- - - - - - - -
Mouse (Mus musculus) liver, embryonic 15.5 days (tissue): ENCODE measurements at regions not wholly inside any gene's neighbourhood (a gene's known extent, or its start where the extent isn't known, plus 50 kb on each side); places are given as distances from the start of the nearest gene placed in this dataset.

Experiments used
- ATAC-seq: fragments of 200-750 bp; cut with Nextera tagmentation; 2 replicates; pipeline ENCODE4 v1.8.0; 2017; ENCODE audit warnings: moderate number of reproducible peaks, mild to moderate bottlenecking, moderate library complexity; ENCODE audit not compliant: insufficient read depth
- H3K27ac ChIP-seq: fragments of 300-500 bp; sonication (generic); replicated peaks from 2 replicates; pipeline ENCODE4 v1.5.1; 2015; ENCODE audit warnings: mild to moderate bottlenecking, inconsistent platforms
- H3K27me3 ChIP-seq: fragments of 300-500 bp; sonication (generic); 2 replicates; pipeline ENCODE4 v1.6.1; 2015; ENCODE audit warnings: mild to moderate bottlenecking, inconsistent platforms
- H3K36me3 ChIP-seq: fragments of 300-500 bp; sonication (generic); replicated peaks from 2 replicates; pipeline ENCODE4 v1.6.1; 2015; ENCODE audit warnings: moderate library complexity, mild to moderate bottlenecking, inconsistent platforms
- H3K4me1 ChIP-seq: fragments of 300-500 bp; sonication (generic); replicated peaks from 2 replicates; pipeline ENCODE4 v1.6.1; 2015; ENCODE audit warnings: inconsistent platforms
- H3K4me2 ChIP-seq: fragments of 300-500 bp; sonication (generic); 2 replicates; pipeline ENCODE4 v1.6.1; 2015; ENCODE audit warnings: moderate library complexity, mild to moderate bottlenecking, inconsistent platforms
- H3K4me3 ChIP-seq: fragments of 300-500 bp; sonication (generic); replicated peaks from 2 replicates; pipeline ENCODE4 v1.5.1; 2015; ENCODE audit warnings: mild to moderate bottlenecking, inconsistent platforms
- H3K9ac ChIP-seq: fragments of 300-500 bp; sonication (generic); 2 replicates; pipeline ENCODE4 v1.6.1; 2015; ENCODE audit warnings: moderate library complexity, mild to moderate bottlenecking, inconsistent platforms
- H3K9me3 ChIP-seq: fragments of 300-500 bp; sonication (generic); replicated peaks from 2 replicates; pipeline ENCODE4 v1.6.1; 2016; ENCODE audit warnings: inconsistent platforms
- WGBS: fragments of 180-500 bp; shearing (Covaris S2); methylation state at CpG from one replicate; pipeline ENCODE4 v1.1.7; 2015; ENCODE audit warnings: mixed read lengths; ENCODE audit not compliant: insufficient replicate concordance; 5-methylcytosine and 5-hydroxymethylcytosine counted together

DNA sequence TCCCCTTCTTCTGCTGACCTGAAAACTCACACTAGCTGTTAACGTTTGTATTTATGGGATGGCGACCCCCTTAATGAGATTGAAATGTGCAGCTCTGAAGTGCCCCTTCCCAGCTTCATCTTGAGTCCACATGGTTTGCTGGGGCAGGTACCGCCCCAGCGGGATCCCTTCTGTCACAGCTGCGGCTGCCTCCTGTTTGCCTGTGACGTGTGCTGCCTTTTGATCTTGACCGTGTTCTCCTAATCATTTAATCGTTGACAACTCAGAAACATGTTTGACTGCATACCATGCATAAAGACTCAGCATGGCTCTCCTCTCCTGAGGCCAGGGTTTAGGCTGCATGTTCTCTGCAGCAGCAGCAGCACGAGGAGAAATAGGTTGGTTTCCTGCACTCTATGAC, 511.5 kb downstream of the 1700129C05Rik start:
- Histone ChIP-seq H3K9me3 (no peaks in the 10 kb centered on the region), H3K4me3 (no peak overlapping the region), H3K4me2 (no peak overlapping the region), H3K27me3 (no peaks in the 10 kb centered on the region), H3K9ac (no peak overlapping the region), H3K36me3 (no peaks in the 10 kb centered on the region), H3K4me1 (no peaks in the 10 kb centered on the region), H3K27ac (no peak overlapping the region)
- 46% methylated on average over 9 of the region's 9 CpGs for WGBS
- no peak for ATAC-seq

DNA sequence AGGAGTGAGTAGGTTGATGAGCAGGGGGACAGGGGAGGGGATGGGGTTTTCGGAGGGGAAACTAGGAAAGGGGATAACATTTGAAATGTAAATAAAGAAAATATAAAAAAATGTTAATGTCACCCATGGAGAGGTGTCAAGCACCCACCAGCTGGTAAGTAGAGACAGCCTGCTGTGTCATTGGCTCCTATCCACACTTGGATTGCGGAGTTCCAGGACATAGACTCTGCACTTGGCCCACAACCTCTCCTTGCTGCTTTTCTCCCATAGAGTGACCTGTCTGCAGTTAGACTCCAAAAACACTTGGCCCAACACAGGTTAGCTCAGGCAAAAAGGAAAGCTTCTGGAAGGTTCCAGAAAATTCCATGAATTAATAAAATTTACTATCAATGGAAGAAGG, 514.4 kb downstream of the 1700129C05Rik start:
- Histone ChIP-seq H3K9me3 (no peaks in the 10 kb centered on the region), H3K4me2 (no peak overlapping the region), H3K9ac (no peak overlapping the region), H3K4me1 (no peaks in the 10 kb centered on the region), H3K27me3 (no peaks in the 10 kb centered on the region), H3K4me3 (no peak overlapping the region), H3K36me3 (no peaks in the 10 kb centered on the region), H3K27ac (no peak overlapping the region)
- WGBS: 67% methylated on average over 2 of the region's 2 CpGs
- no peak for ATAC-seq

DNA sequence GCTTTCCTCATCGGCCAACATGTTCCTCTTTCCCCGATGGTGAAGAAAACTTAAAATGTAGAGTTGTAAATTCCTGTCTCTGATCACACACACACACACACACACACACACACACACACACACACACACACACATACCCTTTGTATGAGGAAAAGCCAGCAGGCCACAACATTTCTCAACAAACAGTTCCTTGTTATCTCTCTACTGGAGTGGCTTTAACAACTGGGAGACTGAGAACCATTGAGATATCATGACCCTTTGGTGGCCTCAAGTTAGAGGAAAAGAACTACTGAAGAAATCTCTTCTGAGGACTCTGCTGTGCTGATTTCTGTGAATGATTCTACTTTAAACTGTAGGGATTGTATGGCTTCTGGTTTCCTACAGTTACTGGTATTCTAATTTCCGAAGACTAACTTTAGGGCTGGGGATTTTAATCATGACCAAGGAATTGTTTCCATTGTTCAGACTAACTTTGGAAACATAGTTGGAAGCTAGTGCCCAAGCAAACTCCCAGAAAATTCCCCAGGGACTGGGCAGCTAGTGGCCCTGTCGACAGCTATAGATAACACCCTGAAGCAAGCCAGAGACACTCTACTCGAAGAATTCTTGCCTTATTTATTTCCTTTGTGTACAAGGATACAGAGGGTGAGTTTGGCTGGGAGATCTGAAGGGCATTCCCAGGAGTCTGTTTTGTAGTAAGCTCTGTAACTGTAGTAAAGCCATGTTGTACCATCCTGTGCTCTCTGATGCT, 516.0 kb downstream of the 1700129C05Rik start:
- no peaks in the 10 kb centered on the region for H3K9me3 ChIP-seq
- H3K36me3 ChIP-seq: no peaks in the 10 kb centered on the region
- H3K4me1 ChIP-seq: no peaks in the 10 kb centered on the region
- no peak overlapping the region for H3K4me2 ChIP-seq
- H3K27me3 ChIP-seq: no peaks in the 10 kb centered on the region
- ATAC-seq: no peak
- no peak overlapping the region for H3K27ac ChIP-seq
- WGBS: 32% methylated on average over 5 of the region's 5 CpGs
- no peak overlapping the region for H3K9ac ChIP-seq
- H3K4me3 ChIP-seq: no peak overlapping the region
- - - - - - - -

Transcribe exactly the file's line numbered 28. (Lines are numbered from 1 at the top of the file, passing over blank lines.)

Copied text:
- no peak overlapping the region for H3K27ac ChIP-seq